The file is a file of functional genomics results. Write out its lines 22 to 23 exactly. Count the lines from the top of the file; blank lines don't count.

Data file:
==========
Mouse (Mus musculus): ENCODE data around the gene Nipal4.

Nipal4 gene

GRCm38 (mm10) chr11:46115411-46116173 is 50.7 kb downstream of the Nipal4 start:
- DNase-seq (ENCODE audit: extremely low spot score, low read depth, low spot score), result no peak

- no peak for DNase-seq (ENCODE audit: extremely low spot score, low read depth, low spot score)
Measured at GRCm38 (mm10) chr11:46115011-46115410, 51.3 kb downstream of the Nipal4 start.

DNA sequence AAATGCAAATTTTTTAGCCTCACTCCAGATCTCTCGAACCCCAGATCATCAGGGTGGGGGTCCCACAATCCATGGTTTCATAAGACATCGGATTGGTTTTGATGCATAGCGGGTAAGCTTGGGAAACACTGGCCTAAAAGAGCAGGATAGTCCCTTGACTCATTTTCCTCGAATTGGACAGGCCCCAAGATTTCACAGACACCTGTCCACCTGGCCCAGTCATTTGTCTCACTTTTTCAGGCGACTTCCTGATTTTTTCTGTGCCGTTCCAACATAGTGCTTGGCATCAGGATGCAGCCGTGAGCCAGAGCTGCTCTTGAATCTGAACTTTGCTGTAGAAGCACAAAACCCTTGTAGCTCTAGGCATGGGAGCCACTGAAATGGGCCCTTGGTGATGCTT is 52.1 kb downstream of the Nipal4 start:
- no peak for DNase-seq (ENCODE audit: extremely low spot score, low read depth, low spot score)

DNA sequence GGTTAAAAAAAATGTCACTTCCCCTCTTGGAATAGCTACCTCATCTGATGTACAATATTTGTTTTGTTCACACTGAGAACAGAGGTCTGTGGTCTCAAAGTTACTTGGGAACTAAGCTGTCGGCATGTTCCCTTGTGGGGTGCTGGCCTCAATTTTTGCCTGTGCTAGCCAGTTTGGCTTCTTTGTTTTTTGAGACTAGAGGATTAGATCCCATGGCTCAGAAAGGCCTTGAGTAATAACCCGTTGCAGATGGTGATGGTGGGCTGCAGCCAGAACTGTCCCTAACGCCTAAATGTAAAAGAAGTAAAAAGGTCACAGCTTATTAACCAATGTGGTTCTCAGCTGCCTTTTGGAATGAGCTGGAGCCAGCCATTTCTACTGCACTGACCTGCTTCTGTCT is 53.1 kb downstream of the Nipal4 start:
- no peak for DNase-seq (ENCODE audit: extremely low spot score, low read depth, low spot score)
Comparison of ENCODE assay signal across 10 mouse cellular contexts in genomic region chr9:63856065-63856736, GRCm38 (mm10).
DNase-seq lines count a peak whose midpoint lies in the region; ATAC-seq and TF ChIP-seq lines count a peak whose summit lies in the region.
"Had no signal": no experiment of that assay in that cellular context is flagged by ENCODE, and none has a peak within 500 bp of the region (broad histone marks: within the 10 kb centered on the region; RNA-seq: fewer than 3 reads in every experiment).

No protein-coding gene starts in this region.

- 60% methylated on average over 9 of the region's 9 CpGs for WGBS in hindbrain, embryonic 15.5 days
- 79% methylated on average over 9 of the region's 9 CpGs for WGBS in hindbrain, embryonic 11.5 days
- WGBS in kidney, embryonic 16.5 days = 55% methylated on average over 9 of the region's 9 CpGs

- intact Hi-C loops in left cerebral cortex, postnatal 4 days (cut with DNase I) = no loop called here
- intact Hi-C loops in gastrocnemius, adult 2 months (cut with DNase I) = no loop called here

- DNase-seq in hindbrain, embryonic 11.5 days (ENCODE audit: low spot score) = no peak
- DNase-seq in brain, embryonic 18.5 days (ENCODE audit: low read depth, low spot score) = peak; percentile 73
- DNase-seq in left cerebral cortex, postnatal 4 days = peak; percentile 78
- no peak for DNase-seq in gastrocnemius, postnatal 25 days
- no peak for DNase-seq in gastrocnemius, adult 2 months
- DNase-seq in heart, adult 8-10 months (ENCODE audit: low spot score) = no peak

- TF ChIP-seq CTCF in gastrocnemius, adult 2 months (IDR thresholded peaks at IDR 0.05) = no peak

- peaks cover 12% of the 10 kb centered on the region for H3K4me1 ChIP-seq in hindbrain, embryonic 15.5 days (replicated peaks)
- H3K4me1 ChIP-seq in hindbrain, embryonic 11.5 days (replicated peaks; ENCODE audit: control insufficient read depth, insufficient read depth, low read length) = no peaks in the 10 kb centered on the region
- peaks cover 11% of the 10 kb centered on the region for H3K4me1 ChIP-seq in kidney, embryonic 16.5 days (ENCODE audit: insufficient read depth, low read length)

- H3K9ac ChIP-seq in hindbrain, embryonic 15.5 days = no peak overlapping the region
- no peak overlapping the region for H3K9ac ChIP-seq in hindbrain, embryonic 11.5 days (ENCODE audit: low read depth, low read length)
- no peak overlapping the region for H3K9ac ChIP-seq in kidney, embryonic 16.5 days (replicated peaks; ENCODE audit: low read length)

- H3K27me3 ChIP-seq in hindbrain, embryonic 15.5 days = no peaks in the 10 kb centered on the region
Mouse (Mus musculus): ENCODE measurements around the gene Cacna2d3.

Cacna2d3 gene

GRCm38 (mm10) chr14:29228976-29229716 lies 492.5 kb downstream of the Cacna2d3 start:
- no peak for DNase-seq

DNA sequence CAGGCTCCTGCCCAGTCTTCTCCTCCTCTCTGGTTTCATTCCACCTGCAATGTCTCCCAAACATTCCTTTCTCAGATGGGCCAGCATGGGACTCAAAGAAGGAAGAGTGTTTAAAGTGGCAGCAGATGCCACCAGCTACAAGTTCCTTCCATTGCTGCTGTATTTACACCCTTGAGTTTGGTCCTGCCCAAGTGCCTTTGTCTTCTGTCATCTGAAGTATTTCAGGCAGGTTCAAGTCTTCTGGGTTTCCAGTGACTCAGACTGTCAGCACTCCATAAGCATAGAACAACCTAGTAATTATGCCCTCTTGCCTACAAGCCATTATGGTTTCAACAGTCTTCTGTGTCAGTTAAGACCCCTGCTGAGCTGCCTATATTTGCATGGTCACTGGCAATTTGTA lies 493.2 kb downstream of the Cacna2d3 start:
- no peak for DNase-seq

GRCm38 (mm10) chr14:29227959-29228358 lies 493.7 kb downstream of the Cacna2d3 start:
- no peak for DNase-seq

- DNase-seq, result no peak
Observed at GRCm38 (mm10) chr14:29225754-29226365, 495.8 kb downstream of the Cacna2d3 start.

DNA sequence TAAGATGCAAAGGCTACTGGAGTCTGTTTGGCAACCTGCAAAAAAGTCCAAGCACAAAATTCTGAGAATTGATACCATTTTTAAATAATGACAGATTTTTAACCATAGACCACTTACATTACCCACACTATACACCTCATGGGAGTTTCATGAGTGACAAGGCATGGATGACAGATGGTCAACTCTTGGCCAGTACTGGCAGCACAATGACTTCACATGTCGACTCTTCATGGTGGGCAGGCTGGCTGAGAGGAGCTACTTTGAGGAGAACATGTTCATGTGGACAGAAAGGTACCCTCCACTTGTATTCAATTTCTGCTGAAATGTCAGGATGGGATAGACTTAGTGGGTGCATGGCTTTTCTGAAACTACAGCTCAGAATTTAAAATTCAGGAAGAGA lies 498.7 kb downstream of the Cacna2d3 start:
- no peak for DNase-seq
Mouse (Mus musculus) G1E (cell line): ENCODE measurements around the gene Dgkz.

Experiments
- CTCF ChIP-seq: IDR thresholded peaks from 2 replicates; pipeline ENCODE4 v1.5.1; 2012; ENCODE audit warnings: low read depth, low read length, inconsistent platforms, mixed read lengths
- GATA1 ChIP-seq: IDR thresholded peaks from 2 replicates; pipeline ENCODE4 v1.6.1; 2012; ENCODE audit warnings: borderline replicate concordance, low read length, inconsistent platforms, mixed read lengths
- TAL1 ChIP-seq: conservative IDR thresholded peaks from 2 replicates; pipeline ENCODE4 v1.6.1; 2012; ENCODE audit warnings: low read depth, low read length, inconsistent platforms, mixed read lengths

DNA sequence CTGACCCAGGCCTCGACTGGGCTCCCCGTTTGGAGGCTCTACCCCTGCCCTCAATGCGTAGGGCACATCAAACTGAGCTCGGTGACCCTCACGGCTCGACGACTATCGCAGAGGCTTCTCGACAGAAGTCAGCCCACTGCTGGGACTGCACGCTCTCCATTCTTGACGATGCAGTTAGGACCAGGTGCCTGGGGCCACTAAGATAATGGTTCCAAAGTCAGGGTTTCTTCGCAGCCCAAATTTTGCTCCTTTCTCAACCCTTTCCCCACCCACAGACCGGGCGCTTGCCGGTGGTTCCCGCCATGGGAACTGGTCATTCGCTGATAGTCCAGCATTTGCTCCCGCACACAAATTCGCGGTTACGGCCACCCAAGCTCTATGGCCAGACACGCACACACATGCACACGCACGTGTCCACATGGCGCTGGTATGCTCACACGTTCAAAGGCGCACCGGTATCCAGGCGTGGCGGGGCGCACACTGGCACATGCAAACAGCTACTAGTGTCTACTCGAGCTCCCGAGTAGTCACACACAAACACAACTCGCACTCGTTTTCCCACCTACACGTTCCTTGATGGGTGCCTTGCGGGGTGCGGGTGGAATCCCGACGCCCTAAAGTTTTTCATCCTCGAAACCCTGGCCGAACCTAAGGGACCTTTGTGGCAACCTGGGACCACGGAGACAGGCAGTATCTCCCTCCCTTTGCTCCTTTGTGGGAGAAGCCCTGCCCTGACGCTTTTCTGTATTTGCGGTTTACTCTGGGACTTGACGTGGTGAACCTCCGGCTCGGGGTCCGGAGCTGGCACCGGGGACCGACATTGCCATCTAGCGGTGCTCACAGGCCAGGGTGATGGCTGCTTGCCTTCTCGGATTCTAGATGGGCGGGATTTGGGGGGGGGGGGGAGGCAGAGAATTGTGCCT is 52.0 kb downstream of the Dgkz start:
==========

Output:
- DNase-seq in left cerebral cortex, postnatal 4 days = peak; percentile 78
- no peak for DNase-seq in gastrocnemius, postnatal 25 days